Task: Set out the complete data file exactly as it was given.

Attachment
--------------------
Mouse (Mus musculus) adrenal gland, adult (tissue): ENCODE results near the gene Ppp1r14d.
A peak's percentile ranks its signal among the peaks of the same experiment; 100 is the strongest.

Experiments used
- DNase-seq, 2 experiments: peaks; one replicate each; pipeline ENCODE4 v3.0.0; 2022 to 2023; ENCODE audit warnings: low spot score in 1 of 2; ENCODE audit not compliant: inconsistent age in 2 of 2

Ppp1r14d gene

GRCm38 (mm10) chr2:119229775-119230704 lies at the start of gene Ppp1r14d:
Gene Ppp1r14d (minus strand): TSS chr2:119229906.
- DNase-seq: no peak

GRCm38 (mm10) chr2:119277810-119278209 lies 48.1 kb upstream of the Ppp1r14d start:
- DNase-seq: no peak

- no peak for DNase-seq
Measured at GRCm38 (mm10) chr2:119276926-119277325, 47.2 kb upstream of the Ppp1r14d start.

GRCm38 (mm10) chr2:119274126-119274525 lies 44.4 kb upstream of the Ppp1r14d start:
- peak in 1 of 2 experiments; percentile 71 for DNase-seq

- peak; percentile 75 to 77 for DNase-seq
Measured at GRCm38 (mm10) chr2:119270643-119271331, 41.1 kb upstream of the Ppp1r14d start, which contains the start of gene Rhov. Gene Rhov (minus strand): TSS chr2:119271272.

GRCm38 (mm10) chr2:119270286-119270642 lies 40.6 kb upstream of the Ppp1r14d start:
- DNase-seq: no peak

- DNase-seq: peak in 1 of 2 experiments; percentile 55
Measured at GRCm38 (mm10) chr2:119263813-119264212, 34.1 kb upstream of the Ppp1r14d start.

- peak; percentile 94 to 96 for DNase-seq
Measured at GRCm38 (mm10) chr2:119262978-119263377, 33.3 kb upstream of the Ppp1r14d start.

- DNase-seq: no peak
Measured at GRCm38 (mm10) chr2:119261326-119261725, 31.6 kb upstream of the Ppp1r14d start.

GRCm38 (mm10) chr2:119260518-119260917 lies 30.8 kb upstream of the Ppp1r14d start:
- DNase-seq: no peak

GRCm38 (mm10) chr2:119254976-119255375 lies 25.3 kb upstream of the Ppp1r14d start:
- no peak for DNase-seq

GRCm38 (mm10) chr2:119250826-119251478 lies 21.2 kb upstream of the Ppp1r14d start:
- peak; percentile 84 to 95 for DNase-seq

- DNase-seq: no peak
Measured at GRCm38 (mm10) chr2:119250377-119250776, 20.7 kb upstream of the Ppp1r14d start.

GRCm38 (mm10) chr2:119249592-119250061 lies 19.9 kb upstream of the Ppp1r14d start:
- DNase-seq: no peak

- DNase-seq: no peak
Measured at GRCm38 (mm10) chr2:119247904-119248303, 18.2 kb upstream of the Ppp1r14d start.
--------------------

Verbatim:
Mouse (Mus musculus) adrenal gland, adult (tissue): ENCODE results near the gene Ppp1r14d.
A peak's percentile ranks its signal among the peaks of the same experiment; 100 is the strongest.

Experiments used
- DNase-seq, 2 experiments: peaks; one replicate each; pipeline ENCODE4 v3.0.0; 2022 to 2023; ENCODE audit warnings: low spot score in 1 of 2; ENCODE audit not compliant: inconsistent age in 2 of 2

Ppp1r14d gene

GRCm38 (mm10) chr2:119229775-119230704 lies at the start of gene Ppp1r14d:
Gene Ppp1r14d (minus strand): TSS chr2:119229906.
- DNase-seq: no peak

GRCm38 (mm10) chr2:119277810-119278209 lies 48.1 kb upstream of the Ppp1r14d start:
- DNase-seq: no peak

- no peak for DNase-seq
Measured at GRCm38 (mm10) chr2:119276926-119277325, 47.2 kb upstream of the Ppp1r14d start.

GRCm38 (mm10) chr2:119274126-119274525 lies 44.4 kb upstream of the Ppp1r14d start:
- peak in 1 of 2 experiments; percentile 71 for DNase-seq

- peak; percentile 75 to 77 for DNase-seq
Measured at GRCm38 (mm10) chr2:119270643-119271331, 41.1 kb upstream of the Ppp1r14d start, which contains the start of gene Rhov. Gene Rhov (minus strand): TSS chr2:119271272.

GRCm38 (mm10) chr2:119270286-119270642 lies 40.6 kb upstream of the Ppp1r14d start:
- DNase-seq: no peak

- DNase-seq: peak in 1 of 2 experiments; percentile 55
Measured at GRCm38 (mm10) chr2:119263813-119264212, 34.1 kb upstream of the Ppp1r14d start.

- peak; percentile 94 to 96 for DNase-seq
Measured at GRCm38 (mm10) chr2:119262978-119263377, 33.3 kb upstream of the Ppp1r14d start.

- DNase-seq: no peak
Measured at GRCm38 (mm10) chr2:119261326-119261725, 31.6 kb upstream of the Ppp1r14d start.

GRCm38 (mm10) chr2:119260518-119260917 lies 30.8 kb upstream of the Ppp1r14d start:
- DNase-seq: no peak

GRCm38 (mm10) chr2:119254976-119255375 lies 25.3 kb upstream of the Ppp1r14d start:
- no peak for DNase-seq

GRCm38 (mm10) chr2:119250826-119251478 lies 21.2 kb upstream of the Ppp1r14d start:
- peak; percentile 84 to 95 for DNase-seq

- DNase-seq: no peak
Measured at GRCm38 (mm10) chr2:119250377-119250776, 20.7 kb upstream of the Ppp1r14d start.

GRCm38 (mm10) chr2:119249592-119250061 lies 19.9 kb upstream of the Ppp1r14d start:
- DNase-seq: no peak

- DNase-seq: no peak
Measured at GRCm38 (mm10) chr2:119247904-119248303, 18.2 kb upstream of the Ppp1r14d start.